The Hunt (previously known as Diana and Her Nymphs) (About 1926)
About this artwork
The vibrant colours and patterns of this panel provide an exotic jungle-like setting for the Greek goddess Diana, and her nymphs. The wild birds and animals, including the striking leopards at the front, allude to her role as the goddess of hunting. The panel is filled with exuberant rhythm and energy characteristic of 1920s design. It was created as part of the ambitious first floor decoration for Crawford's Tea Rooms at 70 Princes Street, Edinburgh. Burns was responsible for every detail of the interior design from the murals to the cake-stands.
- title: The Hunt (previously known as Diana and Her Nymphs)
- accession number: NG 2450
- artist: Robert BurnsScottish (1869 - 1941)
- depicted: Diana
- gallery: Scottish National Gallery Of Modern Art (Modern One)(In Storage)
- object type: Painting
- subject: Animals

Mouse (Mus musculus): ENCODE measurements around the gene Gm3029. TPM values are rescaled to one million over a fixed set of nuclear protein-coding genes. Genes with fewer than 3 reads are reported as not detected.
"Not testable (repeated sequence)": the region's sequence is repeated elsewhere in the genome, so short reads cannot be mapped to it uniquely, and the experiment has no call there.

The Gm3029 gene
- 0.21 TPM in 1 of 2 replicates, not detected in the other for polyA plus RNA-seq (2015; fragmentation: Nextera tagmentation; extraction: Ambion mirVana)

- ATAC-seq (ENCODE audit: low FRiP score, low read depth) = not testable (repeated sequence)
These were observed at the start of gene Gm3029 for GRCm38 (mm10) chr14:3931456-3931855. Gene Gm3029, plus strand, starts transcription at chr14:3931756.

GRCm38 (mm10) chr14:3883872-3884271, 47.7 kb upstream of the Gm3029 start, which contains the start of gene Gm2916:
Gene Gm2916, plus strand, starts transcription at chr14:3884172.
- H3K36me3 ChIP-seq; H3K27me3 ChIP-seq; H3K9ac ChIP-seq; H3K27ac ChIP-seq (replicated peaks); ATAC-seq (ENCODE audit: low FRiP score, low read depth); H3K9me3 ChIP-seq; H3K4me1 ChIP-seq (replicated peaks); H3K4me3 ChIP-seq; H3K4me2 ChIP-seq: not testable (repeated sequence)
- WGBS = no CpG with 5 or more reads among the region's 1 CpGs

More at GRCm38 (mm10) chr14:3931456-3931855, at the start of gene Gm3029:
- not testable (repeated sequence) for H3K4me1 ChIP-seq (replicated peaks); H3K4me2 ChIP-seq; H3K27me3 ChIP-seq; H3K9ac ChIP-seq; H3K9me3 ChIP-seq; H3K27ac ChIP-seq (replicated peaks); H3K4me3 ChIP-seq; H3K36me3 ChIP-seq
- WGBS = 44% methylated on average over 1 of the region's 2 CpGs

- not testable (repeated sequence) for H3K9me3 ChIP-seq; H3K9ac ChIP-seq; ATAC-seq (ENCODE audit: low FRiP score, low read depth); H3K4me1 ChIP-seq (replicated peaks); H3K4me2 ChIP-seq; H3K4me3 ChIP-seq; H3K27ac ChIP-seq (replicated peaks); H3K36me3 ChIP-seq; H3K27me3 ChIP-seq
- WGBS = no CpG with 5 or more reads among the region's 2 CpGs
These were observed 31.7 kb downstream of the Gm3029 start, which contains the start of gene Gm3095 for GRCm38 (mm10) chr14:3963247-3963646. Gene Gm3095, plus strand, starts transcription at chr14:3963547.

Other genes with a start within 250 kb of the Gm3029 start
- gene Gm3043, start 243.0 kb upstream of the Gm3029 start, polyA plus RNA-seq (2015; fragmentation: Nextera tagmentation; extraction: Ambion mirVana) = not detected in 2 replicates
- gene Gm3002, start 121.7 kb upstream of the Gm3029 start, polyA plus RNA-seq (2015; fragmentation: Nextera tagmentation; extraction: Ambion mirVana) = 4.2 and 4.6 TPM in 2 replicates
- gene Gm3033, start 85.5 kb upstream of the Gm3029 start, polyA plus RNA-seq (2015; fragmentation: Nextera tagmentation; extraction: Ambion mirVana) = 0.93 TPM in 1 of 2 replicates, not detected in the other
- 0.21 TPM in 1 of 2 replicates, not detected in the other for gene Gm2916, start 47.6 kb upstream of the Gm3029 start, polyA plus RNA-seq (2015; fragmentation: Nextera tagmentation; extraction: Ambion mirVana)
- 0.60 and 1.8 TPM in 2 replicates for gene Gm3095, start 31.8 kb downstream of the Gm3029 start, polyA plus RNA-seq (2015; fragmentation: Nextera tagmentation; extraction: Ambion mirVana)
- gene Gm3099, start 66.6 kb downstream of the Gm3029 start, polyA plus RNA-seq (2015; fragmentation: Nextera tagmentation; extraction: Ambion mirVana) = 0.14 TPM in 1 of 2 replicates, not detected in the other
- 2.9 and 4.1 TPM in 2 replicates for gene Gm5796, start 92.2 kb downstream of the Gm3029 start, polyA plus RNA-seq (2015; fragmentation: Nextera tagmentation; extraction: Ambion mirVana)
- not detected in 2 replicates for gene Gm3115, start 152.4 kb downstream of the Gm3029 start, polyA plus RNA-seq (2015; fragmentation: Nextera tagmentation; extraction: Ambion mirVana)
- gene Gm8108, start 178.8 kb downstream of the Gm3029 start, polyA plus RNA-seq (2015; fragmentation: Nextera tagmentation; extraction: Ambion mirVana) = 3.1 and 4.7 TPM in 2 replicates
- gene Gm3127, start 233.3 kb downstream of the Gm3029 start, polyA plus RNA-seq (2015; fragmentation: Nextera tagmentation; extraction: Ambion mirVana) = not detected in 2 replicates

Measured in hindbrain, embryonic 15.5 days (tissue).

- materials: Oil or tempera and gold leaf on canvas
- date created: About 1926
- measurements: 198.10 x 198.10 cm (framed: 217.80 x 217.80 x 7.00 cm)
- credit line: Purchased 1987
- photographer: Antonia Reeve
Burns was an early exponent of the Art nouveau style in Scotland and an outstanding decorative artist. He returned to Edinburgh after periods studying in London and Paris and travelling in North Africa. A talented painter and designer, Burns followed the example of artists of the Arts and Crafts movement, engaging in projects involving a variety of materials. These also furthered the relationship between the arts, commerce and industry. His most famous and complete interior designs were for Crawford's Tea Rooms on Princes Street. He combined commercial projects with teaching and became Head of Painting at Edinburgh College of Art.